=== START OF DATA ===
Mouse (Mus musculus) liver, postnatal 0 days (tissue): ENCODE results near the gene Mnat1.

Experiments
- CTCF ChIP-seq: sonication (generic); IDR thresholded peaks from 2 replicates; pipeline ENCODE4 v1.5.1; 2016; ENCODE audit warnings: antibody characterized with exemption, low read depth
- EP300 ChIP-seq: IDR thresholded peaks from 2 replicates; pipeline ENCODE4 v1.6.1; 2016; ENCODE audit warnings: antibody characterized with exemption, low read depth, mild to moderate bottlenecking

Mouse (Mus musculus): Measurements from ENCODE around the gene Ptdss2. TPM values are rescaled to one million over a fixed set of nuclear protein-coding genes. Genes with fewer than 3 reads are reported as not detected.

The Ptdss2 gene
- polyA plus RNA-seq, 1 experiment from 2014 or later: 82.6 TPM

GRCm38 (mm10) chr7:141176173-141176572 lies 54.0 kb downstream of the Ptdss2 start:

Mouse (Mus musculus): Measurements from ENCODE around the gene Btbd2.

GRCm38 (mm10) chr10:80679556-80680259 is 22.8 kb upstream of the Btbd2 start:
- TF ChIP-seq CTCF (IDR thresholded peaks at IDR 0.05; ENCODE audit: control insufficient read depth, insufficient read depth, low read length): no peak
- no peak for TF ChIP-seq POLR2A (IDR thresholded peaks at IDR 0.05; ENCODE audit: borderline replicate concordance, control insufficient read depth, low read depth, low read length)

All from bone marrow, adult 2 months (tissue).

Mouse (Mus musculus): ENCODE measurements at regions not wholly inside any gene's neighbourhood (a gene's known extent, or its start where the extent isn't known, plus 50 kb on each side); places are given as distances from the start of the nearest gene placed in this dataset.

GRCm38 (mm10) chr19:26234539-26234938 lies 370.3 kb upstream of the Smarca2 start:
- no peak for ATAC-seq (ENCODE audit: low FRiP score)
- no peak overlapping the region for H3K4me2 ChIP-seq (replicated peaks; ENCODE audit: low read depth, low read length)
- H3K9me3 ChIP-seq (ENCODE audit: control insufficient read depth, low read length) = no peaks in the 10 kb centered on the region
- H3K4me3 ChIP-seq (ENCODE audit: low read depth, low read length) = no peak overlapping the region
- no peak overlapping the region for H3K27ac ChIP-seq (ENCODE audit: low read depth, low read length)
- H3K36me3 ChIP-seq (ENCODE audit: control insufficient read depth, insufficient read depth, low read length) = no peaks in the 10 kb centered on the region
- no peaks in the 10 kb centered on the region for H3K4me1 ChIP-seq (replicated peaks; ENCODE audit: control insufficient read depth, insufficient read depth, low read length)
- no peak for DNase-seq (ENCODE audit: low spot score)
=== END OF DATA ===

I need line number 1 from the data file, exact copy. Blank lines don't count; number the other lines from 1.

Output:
Mouse (Mus musculus) liver, postnatal 0 days (tissue): ENCODE results near the gene Mnat1.